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Thursday, April 28, 2016

Tightening of supply in a dry season

By Matt Dalgleish  |  Source: MLA, ACA

Key points

  • The current season for the ESTLI shows a pattern of percentage gains since the January opening price very similar to that which is usually experienced during an unusually dry season.
  • It is not uncommon to see a strong surge in weekly percentage gains during the May to July period if/when the seasonal tightening of supply begins.
  • Based on dry year price data the ESTLI has gained an average of approximately 20% from the January open price during the winter, which would equate to a 2016 peak of 620¢/kg cwt.

2016-04-28 Tightening Of Supply In Dry Season Fig 1

2016-04-28 Tightening Of Supply In Dry Season Fig 2

2016-04-28 Tightening Of Supply In Dry Season Fig 3

The Eastern States Trade Lamb Indicator (ESTLI) has been demonstrating lacklustre percentage gains since mid-February when compared to the normal seasonal pattern. This can be attributed to the effect of dry conditions causing supply of lambs to persist, particularly in NSW, delaying the seasonal lift in prices as supply tightens. This article focuses on the pattern of price gains during dry years and what this means for the current season.

Figure 1 highlights the weekly percentage gains in the ESTLI since the January opening price of 517¢/kg cwt and it demonstrates how poorly the season has performed so far after a promising start to the year when compared to the long term seasonal average pattern. The light green band represents the “normal” variation in the series and shows where the ESTLI has fluctuated for 70% of the time since 2006.

An analysis of percentage gains for each year since 2001 identified seven years where the pattern of gains over the first four months of the year was very similar to the current season, with the 2006 year being a particularly close match. Figure 2 outlines the seven similar years, each of which correspond to seasons whereby the south-eastern states experienced unusually dry conditions.

Rather than trying to track the pattern of each individual year the main focus of figure 2 should be on the broad similarity in patterns during a dry year. The impact of persistent dry across the majority of the lamb and sheep regions during these years was to delay or sometimes totally circumvent the normal seasonal tightening in supply and the corresponding price increase.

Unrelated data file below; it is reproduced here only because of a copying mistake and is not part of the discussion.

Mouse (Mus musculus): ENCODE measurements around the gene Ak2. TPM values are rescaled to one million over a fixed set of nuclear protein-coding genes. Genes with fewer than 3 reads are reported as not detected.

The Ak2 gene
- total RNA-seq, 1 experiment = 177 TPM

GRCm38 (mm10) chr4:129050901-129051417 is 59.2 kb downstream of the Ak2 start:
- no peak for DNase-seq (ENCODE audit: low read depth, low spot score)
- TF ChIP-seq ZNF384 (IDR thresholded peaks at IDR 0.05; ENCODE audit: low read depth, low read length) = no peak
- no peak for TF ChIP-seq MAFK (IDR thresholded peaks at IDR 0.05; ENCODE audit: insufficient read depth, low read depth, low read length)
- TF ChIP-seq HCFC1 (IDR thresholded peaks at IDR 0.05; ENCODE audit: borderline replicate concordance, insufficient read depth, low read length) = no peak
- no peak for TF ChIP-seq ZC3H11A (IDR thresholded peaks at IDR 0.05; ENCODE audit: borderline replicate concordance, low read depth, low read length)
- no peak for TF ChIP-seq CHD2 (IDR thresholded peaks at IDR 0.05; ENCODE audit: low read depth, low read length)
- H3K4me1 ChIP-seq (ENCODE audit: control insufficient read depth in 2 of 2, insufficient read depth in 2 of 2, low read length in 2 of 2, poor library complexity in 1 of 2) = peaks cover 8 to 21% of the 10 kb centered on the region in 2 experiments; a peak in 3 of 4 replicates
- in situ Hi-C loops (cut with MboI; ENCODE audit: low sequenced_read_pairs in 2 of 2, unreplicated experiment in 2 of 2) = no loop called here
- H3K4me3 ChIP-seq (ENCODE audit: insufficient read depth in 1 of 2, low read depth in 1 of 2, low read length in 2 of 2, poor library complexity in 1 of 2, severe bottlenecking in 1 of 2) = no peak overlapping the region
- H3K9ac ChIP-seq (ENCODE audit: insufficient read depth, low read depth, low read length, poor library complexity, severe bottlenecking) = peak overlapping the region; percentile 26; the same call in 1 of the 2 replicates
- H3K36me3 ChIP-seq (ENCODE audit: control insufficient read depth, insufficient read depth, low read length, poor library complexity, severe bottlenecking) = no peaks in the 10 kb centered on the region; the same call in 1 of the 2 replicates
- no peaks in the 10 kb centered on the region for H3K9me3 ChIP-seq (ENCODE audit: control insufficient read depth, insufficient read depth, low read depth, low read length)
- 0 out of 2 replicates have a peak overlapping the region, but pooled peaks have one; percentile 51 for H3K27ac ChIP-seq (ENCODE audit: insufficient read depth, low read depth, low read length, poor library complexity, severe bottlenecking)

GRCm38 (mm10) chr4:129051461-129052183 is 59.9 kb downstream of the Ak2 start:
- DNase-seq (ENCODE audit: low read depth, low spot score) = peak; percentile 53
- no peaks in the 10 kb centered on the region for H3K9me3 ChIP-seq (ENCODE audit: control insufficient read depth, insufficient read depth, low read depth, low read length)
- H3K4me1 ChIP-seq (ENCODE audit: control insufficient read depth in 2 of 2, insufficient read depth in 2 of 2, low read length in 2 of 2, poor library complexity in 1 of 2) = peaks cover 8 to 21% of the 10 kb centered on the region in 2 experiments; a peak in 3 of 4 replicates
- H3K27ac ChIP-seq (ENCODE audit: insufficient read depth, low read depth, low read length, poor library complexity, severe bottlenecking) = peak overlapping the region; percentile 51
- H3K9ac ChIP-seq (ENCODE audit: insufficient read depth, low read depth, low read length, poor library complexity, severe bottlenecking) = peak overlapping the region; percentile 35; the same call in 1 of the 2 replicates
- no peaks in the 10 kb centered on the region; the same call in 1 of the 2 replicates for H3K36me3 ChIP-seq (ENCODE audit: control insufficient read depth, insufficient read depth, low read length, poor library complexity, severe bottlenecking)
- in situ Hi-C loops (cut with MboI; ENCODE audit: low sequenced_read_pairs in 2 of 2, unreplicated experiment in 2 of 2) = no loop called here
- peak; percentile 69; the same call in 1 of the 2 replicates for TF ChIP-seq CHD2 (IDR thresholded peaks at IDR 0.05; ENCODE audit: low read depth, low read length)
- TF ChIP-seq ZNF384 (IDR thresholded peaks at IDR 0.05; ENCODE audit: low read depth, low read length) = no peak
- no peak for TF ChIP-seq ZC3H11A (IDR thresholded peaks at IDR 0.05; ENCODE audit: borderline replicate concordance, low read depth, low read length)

Figure 3 re-calculates the image from figure 1 but uses data only from years considered to be unusually dry. Interestingly, the pattern set by the 2016 season is remarkably similar to the dry year average pattern, particularly when compared to the ten-year average pattern overlaid from figure 1. In addition, as highlighted by sharp increase during May to July in the dry year average, if/when the seasonal tightening of supply occurs during a dry year it can correspond to reasonably fast weekly percentage gains in the ESTLI. Furthermore, the widening of the “normal” range (green band) during the winter peak in a dry year points to higher potential volatility in the ESTLI movements when compared to fluctuations during the first half of the year.

Despite a modest first quarter for the ESTLI the dry year seasonality suggests that there is still a good chance of seeing the indicator peak higher than in 2015. Seasonality based forecasts for the ESTLI winter peak released in late March indicated a level of 590¢/kg for a weak season, 610¢/kg for an average season and 635¢/kg for a strong season.

Click here to access the seasonality analysis from March.

What does this mean?

Seasonality analysis using data only from dry years suggests that the winter peak during an average year could be a little higher at 620¢/kg cwt but for this to eventuate supply would need to start to tighten in the next week or two. It would be prudent to keep a close eye on east coast lamb supply in the coming month as a prolonged period of high supply could see the ESTLI stagnate with percentage weekly gains drifting along the bottom of the “normal” seasonal range.

Mecardo information is provided to assist in your marketing decisions. It contains a range of data and views on the current market. It is not intended to constitute advice for a specific purpose. Before taking any action in relation to information contained within this report, you should seek advice from a qualified professional. The information is obtained from a variety of sources and neither Mecardo nor Ag Concepts Advisory will be held liable for any loss or damage whatsoever that may arise from the use of information or for any error or mis-statement contained in this report. 

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